We ask Staffan de Mistura, the UN special envoy for Syria, and speak to White Helmets spokesman Farouq al-Habib.
Mouawiya Syasneh was just 14 when he sprayed anti-government slogans on his school wall in Deraa, Syria. It was February 2011, and he could never have imagined that such a minor act would spark a full-blown civil war.
More than half a million people have been killed in Syria since the start of the war. Mouawiya’s home city has been ravaged by street fighting, shelling and barrel bombing. The war has left scars that may never heal.
Now a young man, fighting on the frontline for the Free Syrian Army, Mouawiya admits that had he known what the consequences of his actions would be, he would never have taunted the country’s president, Bashar al-Assad.
His life has been transformed by that adolescent prank. He has lost friends and relatives, including his father. And Syria has been changed for ever.
The Boy who started the Syrian Civil War offers a glimpse into life in Deraa since the start of the conflict.
We meet Syrians trying to lead normal lives amid the chaos as well as those who have taken up arms against Assad’s forces.
By Emmy Award-winning producer, Jamie Doran
I was in Moscow recently, chatting to people you might have thought would have known better. Educated folks, among them an experienced journalist. I had asked them a simple question: how did the Syrian war begin?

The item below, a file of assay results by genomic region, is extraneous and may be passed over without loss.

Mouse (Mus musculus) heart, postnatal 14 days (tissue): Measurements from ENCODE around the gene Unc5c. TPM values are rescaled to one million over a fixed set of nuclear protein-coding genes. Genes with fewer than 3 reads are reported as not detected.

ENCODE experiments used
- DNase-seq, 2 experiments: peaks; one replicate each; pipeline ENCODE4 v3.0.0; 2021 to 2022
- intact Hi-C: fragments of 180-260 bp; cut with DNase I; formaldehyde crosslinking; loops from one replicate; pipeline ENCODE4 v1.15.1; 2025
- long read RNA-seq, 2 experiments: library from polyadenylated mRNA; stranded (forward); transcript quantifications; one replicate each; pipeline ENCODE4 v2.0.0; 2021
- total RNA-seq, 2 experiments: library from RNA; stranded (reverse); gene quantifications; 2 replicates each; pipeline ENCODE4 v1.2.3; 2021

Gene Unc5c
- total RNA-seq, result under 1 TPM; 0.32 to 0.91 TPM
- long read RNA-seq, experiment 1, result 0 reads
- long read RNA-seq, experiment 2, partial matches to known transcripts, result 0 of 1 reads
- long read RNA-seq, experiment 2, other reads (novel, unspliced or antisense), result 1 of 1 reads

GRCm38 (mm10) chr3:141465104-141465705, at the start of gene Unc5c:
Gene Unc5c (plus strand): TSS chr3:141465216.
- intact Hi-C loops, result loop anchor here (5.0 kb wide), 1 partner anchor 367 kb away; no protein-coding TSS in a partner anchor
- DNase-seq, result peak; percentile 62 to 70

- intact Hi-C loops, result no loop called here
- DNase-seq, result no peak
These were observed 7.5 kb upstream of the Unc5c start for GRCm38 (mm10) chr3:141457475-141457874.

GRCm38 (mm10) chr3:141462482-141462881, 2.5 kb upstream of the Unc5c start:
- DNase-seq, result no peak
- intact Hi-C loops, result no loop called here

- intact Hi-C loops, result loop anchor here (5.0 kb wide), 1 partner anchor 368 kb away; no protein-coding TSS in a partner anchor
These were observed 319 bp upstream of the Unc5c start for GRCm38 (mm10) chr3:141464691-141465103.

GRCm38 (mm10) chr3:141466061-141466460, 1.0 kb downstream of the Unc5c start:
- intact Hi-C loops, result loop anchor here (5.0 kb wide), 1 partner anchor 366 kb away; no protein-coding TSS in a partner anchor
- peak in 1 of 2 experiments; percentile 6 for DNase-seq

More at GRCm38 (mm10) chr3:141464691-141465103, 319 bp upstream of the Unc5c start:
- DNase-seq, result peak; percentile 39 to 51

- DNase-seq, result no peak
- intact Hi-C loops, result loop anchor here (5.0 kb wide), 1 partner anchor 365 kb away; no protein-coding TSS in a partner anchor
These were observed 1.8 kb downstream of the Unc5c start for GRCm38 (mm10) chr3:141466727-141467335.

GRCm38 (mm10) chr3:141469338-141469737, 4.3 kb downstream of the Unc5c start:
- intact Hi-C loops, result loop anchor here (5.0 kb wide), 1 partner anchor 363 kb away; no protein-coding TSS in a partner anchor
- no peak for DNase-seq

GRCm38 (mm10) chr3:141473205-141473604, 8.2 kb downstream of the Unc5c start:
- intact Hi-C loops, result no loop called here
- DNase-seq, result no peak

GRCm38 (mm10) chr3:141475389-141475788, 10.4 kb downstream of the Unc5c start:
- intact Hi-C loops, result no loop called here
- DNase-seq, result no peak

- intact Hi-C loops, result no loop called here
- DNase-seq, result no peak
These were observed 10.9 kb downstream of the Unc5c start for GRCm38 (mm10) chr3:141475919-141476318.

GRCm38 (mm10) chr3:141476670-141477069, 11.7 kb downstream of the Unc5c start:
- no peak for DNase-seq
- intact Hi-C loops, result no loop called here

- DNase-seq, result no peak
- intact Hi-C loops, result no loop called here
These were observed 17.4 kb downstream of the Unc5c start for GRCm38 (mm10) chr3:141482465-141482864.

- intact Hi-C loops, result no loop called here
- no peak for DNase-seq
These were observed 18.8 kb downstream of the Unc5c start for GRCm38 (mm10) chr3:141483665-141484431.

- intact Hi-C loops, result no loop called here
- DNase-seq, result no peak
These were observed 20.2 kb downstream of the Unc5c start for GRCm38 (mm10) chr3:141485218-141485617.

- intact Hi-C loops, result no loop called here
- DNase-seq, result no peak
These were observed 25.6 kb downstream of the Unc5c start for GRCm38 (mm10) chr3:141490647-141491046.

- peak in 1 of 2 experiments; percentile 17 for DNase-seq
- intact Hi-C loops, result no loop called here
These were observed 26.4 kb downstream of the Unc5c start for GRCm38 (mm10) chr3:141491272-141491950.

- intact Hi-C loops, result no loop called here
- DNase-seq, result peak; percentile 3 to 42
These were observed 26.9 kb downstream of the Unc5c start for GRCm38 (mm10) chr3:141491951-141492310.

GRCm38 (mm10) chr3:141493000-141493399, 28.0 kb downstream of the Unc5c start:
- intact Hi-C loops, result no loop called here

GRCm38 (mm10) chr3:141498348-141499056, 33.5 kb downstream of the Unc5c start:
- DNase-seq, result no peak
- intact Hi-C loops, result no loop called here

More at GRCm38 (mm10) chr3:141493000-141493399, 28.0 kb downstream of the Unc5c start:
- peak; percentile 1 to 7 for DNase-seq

They uniformly launched into the answer that has been peddled so often in recent times, that it has now become fact in certain circles: “It was the terrorists who started it all.”
The fact that ISIL in its current form didn’t even exist in Syria at the time, or that al-Nusra wouldn’t arrive until many months afterwards, appear to have been conveniently forgotten – not just in Moscow but in most media coverage around the world.
The surprise, even shock on their faces when I pulled out my laptop and showed them the trailer for our latest film for Al Jazeera, The Boy Who Started the Syrian War, was a wonder to behold. They simply had no idea.
They claimed they hadn’t been aware of how, for decades, dissenters towards government authority had faced the daily dread of a visit from the secret police, of torture, disappearance and extrajudicial execution.
They had apparently never heard about how fathers were frightened to allow their daughters to be alone on the streets for fear of abduction, rape and murder at the hands of the Shabiha, Assad-family militias that operated with virtual impunity.
And they were totally unaware that it was a mischievous prank by adolescent schoolchildren that lit the fuse that set a country ablaze.
Early in 2016, I was sitting in Books@Cafe, a hangout for liberally-minded Jordanians on Al-Khattab Street, Amman, with cameraman and filmmaker Abo Bakr Al Haj Ali. He was busily puffing away on his narghile (hookah), as we discussed how Deraa, the city which had given birth to the revolution, had been virtually ignored by the media in recent years.
One of the reasons it had been overlooked was that the Jordanians wouldn’t let any Western journalists cross from their side. Almost the only other option was an official tour of government-controlled areas via Damascus that didn’t appeal to me at all, even if they had let me in, which was rather unlikely.